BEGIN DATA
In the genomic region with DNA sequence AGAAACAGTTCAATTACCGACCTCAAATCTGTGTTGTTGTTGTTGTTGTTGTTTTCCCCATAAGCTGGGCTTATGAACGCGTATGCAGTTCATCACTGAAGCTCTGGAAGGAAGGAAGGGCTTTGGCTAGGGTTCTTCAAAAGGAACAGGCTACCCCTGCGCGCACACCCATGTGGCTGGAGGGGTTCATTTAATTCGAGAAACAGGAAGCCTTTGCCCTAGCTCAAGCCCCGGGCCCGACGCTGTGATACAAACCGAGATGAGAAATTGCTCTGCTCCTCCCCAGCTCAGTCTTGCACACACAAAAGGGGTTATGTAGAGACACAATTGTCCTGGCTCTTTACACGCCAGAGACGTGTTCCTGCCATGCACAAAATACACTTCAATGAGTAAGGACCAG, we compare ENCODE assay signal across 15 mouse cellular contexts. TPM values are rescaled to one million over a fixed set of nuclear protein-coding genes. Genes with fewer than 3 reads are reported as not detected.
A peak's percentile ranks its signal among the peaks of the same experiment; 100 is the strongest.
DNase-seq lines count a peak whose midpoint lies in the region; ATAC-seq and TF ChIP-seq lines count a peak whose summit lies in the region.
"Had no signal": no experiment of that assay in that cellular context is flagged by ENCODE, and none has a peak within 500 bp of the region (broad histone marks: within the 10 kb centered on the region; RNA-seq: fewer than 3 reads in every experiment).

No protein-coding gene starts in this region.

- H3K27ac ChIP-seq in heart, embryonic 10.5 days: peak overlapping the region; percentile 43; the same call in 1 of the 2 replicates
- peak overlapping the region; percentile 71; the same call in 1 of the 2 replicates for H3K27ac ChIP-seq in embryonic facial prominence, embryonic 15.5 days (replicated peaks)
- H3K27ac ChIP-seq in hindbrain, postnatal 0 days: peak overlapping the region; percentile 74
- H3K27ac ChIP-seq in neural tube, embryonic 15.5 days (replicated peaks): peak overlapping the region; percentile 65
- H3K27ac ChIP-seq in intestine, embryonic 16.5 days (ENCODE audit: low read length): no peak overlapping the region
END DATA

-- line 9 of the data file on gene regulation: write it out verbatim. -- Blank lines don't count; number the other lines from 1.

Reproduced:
- H3K27ac ChIP-seq in neural tube, embryonic 15.5 days (replicated peaks): peak overlapping the region; percentile 65